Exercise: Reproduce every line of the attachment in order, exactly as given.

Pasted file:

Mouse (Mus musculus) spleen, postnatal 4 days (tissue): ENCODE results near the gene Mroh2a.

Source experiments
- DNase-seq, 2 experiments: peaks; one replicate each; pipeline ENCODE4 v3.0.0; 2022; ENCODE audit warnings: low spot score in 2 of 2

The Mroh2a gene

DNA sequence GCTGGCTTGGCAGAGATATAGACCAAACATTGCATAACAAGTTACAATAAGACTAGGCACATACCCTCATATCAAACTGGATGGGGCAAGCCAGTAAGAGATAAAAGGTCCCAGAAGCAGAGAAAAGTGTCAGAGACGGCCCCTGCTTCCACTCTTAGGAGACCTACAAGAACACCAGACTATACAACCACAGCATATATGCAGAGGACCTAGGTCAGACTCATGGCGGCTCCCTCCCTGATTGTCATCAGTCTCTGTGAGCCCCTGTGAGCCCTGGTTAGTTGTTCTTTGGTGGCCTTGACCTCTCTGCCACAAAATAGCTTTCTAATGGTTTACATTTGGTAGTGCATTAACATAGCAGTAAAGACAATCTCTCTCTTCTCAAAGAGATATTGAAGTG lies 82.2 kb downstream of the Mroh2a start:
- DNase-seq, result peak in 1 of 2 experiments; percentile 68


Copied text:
Mouse (Mus musculus) spleen, postnatal 4 days (tissue): ENCODE results near the gene Mroh2a.

Source experiments
- DNase-seq, 2 experiments: peaks; one replicate each; pipeline ENCODE4 v3.0.0; 2022; ENCODE audit warnings: low spot score in 2 of 2

The Mroh2a gene

DNA sequence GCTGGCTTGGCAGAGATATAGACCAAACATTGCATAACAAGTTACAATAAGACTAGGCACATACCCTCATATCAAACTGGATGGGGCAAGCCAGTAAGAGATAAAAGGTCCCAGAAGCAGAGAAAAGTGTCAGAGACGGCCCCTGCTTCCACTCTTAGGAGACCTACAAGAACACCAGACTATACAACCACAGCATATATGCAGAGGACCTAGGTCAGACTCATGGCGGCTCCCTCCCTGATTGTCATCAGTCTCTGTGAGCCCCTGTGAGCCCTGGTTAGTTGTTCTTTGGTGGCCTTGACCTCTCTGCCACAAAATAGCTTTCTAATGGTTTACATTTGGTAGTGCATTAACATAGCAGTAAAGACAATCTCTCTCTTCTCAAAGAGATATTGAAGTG lies 82.2 kb downstream of the Mroh2a start:
- DNase-seq, result peak in 1 of 2 experiments; percentile 68